New York Times

How to Write a Sentence: And How to Read One – Stanley Fish

“When it was published earlier this year, it didn’t take long to recognize How to Write a Sentence: And How to Read One by New York Times columnist Stanley Fish as the most important and ambitious work on the art and craft of language since Strunk and White’s iconic 1918 classic, The Elements of Style. In fact, Fish offers an intelligent rebuttal to some of the cultish mandates of Strunk and White’s bible, most notably the blind insistence on brevity and sentence minimalism. To make his case, he picks apart some of history’s most powerful sentences, from Shakespeare to Dickens to Lewis Carroll, using a kind of literary forensics to excavate the essence of beautiful language through its fundamental building block, the sentence.”

 

Please see this link for BrainPickings: (almost) everything you need to know about culture in ten books:  http://www.brainpickings.org/index.php/2011/06/13/10-primers-on-culture/

Pass the books. Hold the oil by Thomas L. Friedman

Thomas Friedman, American journalist, columnis...

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EVERY so often someone asks me: “What’s your favorite country, other than your own?”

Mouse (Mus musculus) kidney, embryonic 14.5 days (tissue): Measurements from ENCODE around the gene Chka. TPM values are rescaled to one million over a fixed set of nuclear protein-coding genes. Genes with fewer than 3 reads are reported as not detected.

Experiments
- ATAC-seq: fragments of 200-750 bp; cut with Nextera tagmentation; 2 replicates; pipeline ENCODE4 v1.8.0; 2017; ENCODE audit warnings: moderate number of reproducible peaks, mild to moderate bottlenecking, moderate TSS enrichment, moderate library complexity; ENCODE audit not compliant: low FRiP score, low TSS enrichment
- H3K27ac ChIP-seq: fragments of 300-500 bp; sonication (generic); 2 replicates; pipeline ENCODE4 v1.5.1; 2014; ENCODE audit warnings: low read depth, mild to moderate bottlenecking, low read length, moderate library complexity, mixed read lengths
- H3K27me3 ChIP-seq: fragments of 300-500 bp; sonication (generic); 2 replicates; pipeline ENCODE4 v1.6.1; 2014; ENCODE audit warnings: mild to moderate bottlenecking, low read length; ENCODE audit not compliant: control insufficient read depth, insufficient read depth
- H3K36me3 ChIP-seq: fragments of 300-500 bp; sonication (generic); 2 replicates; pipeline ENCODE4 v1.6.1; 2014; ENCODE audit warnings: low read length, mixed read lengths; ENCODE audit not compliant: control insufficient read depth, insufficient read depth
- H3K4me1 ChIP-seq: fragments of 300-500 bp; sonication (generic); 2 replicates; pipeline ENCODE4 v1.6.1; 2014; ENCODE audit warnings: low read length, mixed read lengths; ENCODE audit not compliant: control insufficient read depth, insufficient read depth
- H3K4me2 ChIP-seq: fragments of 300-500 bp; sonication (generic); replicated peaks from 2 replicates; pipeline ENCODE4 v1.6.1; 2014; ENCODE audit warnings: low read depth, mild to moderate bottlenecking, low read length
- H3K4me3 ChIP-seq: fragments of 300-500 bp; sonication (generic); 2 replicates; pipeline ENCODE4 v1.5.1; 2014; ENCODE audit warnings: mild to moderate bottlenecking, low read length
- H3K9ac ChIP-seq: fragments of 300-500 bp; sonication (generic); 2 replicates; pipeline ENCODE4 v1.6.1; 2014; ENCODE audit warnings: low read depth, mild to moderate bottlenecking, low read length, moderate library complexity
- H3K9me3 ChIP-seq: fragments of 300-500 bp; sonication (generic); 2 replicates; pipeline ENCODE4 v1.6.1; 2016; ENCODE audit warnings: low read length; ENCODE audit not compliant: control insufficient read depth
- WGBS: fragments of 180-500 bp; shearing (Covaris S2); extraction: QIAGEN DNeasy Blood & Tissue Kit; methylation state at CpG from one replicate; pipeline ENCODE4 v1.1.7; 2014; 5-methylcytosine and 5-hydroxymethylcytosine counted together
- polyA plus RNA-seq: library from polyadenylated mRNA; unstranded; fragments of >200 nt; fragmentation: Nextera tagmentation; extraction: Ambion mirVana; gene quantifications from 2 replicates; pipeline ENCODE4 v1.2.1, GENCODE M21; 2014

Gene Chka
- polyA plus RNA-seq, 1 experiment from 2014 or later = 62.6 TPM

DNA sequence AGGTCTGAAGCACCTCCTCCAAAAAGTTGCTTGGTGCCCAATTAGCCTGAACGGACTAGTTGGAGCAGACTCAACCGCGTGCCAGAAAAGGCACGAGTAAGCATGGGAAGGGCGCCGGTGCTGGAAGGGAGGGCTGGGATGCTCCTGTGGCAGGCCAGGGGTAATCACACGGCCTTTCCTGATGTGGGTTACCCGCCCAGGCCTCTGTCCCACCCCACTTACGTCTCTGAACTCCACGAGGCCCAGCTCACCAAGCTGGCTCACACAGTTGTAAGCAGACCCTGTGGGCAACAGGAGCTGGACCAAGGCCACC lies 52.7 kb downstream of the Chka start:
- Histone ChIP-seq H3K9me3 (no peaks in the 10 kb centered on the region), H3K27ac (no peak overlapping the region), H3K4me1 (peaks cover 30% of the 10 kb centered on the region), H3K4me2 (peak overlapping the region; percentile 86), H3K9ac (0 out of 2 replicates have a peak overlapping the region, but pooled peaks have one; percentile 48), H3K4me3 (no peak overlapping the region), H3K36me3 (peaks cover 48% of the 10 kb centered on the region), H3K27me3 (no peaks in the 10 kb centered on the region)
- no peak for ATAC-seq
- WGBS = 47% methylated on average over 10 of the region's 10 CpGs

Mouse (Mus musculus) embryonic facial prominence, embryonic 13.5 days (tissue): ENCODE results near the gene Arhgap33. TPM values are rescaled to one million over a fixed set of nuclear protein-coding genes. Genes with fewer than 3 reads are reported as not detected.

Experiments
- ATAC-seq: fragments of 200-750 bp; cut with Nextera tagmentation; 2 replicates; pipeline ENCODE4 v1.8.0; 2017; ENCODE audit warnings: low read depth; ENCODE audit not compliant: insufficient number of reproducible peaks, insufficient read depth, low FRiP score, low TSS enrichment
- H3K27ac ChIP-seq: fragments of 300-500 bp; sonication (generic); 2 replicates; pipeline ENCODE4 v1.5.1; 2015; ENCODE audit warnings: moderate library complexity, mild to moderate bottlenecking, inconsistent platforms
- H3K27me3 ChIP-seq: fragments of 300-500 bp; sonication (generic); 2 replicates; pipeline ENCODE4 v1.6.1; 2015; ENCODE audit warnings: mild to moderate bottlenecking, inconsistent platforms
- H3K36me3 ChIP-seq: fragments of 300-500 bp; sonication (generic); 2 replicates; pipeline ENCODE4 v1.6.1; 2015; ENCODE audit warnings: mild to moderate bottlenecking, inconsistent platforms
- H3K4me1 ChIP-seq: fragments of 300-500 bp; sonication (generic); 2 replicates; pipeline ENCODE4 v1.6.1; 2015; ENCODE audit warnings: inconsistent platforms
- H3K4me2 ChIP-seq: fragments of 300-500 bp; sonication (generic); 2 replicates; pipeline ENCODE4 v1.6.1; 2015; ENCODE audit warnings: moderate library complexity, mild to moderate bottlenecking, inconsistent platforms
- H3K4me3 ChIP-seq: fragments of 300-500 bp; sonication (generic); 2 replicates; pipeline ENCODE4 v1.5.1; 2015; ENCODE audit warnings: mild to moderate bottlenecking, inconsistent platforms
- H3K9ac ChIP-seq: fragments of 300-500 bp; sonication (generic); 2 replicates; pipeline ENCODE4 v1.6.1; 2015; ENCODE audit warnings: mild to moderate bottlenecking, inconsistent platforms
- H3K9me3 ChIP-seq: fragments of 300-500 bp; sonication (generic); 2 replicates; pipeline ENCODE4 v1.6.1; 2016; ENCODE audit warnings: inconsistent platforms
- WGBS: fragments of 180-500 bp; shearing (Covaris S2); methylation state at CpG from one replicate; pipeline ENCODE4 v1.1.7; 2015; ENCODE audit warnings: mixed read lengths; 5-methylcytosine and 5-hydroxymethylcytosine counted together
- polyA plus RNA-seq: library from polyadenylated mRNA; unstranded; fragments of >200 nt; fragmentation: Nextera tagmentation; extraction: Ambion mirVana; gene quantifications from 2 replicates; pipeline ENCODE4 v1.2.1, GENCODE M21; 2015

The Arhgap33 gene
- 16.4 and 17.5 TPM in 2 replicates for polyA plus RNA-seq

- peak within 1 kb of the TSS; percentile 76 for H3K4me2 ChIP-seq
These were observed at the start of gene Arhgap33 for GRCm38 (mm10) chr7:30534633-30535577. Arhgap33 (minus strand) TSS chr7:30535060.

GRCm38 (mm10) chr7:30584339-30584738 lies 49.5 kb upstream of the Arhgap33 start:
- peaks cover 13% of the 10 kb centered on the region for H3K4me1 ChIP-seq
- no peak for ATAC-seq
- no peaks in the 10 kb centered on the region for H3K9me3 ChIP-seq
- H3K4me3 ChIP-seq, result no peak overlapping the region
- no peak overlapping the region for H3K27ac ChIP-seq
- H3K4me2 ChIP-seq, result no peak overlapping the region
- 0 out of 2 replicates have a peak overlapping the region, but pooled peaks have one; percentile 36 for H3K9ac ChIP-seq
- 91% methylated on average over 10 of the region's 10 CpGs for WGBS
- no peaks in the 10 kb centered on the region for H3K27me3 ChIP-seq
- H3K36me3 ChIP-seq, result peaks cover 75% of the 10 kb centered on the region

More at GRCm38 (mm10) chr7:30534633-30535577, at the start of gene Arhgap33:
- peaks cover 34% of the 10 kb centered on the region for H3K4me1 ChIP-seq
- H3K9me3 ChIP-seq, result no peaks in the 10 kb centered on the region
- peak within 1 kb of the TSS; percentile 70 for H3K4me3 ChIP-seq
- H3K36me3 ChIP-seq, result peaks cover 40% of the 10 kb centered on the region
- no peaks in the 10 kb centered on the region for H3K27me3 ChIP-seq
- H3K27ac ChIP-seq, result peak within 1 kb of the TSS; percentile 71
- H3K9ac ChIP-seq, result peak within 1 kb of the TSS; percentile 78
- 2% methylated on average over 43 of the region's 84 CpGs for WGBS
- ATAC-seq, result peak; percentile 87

I’ve always had the same answer: Taiwan. “Taiwan? Why Taiwan?” people ask.

“Very simple: Because Taiwan is a barren rock in a typhoon-laden sea with no natural resources to live off of — it even has to import sand and gravel from China for construction — yet it has the fourth-largest financial reserves in the world. Because rather than digging in the ground and mining whatever comes up, Taiwan has mined its 23 million people, their talent, energy and intelligence — men and women.”

By

See the rest of this article: http://www.nytimes.com/2012/03/11/opinion/sunday/friedman-pass-the-books-hold-the-oil.html?_r=1&ref=thomaslfriedman (accessed 18/03/2012)